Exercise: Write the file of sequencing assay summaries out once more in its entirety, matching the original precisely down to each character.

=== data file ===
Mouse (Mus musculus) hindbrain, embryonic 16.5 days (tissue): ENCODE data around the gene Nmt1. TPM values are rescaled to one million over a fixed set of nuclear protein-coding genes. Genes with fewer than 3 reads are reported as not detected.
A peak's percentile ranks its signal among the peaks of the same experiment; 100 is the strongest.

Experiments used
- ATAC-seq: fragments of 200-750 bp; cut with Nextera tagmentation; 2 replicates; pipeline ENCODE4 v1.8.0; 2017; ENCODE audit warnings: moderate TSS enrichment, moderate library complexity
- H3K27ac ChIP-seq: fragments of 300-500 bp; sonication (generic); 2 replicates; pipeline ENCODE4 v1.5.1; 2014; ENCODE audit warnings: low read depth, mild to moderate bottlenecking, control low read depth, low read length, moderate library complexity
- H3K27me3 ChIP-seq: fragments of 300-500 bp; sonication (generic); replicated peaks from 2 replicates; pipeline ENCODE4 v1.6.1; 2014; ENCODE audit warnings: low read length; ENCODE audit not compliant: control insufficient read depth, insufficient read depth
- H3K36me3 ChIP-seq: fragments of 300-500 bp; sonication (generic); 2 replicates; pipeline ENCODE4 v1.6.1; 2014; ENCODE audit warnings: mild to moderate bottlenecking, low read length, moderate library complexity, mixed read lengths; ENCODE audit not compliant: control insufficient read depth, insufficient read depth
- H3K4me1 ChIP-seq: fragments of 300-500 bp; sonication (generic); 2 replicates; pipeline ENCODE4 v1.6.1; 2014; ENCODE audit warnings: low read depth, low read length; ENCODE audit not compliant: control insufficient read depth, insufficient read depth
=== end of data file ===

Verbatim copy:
Mouse (Mus musculus) hindbrain, embryonic 16.5 days (tissue): ENCODE data around the gene Nmt1. TPM values are rescaled to one million over a fixed set of nuclear protein-coding genes. Genes with fewer than 3 reads are reported as not detected.
A peak's percentile ranks its signal among the peaks of the same experiment; 100 is the strongest.

Experiments used
- ATAC-seq: fragments of 200-750 bp; cut with Nextera tagmentation; 2 replicates; pipeline ENCODE4 v1.8.0; 2017; ENCODE audit warnings: moderate TSS enrichment, moderate library complexity
- H3K27ac ChIP-seq: fragments of 300-500 bp; sonication (generic); 2 replicates; pipeline ENCODE4 v1.5.1; 2014; ENCODE audit warnings: low read depth, mild to moderate bottlenecking, control low read depth, low read length, moderate library complexity
- H3K27me3 ChIP-seq: fragments of 300-500 bp; sonication (generic); replicated peaks from 2 replicates; pipeline ENCODE4 v1.6.1; 2014; ENCODE audit warnings: low read length; ENCODE audit not compliant: control insufficient read depth, insufficient read depth
- H3K36me3 ChIP-seq: fragments of 300-500 bp; sonication (generic); 2 replicates; pipeline ENCODE4 v1.6.1; 2014; ENCODE audit warnings: mild to moderate bottlenecking, low read length, moderate library complexity, mixed read lengths; ENCODE audit not compliant: control insufficient read depth, insufficient read depth
- H3K4me1 ChIP-seq: fragments of 300-500 bp; sonication (generic); 2 replicates; pipeline ENCODE4 v1.6.1; 2014; ENCODE audit warnings: low read depth, low read length; ENCODE audit not compliant: control insufficient read depth, insufficient read depth